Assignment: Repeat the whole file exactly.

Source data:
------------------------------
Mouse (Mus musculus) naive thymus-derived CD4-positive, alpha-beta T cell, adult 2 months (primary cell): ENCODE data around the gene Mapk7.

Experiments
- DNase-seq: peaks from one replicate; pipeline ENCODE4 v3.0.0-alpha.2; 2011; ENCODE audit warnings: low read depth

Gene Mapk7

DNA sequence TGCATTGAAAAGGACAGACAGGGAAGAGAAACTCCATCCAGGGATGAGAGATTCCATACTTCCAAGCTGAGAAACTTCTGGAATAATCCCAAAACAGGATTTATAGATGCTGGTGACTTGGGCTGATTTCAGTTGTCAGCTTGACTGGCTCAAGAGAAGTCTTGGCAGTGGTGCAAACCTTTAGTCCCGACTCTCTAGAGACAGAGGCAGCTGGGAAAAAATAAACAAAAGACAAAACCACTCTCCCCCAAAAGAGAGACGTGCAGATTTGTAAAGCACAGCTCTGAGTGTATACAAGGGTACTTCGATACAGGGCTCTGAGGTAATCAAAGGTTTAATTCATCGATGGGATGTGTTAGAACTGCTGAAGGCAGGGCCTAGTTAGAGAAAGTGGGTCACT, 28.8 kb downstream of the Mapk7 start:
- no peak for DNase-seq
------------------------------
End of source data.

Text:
Mouse (Mus musculus) naive thymus-derived CD4-positive, alpha-beta T cell, adult 2 months (primary cell): ENCODE data around the gene Mapk7.

Experiments
- DNase-seq: peaks from one replicate; pipeline ENCODE4 v3.0.0-alpha.2; 2011; ENCODE audit warnings: low read depth

Gene Mapk7

DNA sequence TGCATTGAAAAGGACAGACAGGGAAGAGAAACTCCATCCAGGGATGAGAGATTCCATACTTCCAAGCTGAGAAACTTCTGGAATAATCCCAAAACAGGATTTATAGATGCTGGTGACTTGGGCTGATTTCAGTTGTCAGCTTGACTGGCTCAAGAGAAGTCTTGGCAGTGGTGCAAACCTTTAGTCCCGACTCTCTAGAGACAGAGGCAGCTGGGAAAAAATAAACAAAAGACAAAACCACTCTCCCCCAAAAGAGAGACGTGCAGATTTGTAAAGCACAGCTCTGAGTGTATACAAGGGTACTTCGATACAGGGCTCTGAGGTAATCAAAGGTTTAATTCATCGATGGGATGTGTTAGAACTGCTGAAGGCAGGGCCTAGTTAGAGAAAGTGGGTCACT, 28.8 kb downstream of the Mapk7 start:
- no peak for DNase-seq